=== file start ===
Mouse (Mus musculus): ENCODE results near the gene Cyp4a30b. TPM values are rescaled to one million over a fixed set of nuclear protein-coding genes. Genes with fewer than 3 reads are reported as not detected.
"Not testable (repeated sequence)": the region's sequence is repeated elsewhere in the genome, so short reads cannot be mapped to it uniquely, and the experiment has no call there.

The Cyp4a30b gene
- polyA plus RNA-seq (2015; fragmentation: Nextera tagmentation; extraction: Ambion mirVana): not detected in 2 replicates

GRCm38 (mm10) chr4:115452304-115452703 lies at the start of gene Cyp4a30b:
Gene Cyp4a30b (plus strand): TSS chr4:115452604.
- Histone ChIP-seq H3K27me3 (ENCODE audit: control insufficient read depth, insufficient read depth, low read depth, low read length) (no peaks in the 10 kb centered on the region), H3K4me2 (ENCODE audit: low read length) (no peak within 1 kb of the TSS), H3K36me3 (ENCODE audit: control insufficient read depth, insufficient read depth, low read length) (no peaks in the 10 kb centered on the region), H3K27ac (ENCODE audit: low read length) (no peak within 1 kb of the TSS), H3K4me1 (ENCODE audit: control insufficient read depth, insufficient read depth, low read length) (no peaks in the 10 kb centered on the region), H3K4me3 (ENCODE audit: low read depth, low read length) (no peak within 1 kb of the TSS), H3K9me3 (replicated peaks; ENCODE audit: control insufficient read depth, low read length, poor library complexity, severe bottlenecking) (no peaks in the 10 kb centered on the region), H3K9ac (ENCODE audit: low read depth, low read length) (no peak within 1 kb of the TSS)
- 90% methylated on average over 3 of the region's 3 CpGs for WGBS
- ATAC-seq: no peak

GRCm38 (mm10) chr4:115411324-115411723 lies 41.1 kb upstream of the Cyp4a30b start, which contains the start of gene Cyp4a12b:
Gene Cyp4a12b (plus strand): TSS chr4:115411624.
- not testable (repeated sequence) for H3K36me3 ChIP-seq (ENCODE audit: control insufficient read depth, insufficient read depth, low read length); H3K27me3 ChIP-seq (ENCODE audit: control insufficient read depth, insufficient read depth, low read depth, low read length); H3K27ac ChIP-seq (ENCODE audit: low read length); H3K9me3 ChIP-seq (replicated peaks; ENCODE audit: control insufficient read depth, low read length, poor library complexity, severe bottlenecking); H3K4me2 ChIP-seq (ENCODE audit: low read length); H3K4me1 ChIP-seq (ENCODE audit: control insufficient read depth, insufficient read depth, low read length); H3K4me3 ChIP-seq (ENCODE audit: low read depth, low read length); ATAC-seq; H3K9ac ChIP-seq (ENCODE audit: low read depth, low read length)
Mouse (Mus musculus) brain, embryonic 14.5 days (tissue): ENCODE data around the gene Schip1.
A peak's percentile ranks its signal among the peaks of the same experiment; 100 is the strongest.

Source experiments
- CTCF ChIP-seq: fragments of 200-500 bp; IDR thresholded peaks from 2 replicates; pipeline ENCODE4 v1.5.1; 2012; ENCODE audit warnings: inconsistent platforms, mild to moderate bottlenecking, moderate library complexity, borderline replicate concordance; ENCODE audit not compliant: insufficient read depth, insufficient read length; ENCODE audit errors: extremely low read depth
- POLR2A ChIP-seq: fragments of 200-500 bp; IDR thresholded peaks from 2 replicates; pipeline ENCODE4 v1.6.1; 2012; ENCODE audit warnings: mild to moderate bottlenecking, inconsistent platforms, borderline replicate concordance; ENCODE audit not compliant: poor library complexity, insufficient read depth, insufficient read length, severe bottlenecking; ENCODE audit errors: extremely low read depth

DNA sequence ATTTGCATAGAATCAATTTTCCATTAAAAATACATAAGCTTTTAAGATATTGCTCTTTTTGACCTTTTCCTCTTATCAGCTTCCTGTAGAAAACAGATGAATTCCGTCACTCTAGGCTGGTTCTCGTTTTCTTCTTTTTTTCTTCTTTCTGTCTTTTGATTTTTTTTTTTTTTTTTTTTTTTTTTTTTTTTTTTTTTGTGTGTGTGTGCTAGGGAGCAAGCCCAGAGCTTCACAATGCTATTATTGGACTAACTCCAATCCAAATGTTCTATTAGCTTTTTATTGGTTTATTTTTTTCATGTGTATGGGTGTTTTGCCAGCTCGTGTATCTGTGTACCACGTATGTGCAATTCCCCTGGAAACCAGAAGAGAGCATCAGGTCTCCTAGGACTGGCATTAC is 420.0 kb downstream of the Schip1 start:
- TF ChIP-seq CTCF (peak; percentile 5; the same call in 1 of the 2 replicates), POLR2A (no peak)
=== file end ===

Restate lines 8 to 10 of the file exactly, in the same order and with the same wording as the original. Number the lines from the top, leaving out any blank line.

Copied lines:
- 90% methylated on average over 3 of the region's 3 CpGs for WGBS
- ATAC-seq: no peak

GRCm38 (mm10) chr4:115411324-115411723 lies 41.1 kb upstream of the Cyp4a30b start, which contains the start of gene Cyp4a12b: